First lady Chirlane McCray speaks about healthcare in powerful video. New Yorkers urged to wear masks indoors as omicron looms
New York City mayor Bill de Blasio is asking people to cover up to protect themselves from deadly umbrella looms, which were blamed for several deaths across the US in 2017.
Eight people in New York, and 13 nationwide, died from mesothelioma, a cancer caused by exposure to asbestos, associated with exposure to air pollution including asbestos.
In recent weeks, local media outlets including the New York Daily News, the Daily News, the New York Post and the Associated Press, have aired serious, carefully researched video stories about the illness and the scientists responsible for raising the alarm.
Police on Wednesday issued a plea: “All of New York City – leave your house and apartment doors open to let the air in. If you’re on your stoop, keep it covered with something like a light scarf,” said chief of patrol James O’Neill. “All of us are vulnerable to asbestos exposure in our building.”
De Blasio sounded the call at a press conference on Tuesday to raise awareness about these mysterious illness, which involve mesothelioma and form spores of a toxic waste-derived soft-molded resiny fiber called omicron spiral graphite, sometimes found on fire hydrants, rope, signage, curtain-wall insulation and school desks.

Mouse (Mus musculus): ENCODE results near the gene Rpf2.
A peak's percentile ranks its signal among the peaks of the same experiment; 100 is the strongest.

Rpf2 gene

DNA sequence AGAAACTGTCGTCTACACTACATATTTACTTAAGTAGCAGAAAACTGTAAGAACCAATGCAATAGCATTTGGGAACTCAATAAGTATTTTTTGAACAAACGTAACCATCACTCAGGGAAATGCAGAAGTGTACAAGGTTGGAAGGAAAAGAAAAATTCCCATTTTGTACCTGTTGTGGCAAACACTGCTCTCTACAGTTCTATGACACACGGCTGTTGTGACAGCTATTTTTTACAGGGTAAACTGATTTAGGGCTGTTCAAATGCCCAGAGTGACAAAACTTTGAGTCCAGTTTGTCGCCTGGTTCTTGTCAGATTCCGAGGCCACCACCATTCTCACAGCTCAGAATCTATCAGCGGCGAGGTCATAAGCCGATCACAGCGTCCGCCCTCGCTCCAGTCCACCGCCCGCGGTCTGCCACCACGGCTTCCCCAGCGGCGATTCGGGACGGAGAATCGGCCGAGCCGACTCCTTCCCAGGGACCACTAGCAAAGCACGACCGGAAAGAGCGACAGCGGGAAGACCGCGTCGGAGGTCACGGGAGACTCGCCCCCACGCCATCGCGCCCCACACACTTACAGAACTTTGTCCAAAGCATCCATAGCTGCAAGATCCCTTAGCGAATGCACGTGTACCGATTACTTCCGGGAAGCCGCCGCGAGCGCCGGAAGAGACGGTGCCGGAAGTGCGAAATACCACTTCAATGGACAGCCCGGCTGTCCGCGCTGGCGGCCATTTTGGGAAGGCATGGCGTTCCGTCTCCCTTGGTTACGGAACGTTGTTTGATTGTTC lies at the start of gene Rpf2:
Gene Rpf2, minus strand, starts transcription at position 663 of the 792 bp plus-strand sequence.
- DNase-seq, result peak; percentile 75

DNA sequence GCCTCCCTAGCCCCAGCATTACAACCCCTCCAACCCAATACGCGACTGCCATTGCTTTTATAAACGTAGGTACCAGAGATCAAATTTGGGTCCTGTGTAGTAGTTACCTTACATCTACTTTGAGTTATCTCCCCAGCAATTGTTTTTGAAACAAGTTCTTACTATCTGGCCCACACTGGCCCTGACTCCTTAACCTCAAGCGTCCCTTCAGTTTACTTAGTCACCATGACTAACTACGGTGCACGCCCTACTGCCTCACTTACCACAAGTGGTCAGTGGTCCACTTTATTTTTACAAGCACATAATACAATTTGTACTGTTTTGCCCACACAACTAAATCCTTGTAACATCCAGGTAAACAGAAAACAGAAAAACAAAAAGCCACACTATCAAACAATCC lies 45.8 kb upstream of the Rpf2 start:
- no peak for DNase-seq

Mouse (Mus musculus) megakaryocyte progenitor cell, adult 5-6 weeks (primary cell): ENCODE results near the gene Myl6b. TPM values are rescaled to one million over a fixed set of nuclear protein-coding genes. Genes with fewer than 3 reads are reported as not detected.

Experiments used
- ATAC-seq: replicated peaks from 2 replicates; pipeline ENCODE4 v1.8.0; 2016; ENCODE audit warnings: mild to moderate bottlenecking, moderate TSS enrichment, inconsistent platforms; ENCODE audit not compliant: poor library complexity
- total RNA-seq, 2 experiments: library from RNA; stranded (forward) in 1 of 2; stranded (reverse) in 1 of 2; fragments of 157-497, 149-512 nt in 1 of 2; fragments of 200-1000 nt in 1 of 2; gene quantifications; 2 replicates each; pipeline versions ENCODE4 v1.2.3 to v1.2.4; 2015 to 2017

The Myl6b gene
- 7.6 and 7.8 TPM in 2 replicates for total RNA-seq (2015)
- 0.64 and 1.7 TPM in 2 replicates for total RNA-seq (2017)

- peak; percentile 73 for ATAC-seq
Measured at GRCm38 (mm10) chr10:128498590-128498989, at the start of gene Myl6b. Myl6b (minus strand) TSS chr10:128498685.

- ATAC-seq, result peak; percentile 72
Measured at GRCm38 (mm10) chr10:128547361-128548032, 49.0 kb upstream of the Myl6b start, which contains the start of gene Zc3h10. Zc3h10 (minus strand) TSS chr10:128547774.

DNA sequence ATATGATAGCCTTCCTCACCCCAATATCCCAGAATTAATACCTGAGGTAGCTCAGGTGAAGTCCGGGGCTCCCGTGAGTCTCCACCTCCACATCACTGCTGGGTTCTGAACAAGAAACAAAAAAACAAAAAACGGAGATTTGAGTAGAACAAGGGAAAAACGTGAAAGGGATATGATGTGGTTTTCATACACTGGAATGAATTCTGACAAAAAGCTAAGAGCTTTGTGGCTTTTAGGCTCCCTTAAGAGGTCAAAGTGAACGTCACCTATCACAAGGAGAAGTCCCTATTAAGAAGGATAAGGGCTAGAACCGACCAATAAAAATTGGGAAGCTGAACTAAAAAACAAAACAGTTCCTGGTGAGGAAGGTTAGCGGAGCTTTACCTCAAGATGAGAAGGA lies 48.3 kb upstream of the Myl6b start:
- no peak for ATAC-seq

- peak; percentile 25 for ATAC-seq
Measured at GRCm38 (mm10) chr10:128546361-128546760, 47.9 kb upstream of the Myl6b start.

This type of asbestos does not normally cause harm if inhaled in large amounts but is deadly when inhaled in amounts as small as 3mm. Inadequate respirators can trap asbestos dust and cause the tiny particles to travel out of the lungs and cause lung cancer, as well as mesothelioma.
“The most important thing we can do as citizens is to protect ourselves,” said McCray, first lady and wife of de Blasio. “We want people to understand that wearing a helmet when you’re biking or hiking is not going to make you any safer from asbestos exposure, but it can make you feel more comfortable. And you are protecting yourself.”
While the mayor asked people to wear masks in the open air, McCray’s video suggests people could wear the masks indoors in windows, doors, vents and vents installed for ventilation, or showers.
The documentary, called Mystery of the Cities, from the best-selling author Rachel Joyce, tells the stories of mesothelioma victims and other stories of cities that relied on asbestos for their structures.
“The central question of the documentary is: are we at a tipping point?” McCray said. “If we really take this seriously, if we’re ready to take this seriously, it gives us some control.”
McCray, like other speakers, was careful to say that New York City residents should not decide to cover themselves up because it is a virus. If other cities decided to do the same thing, it would not prevent them from being exposed to respiratory infections.
“If our health department were to do that,” she said, “that would affect everything that’s going on in the city.”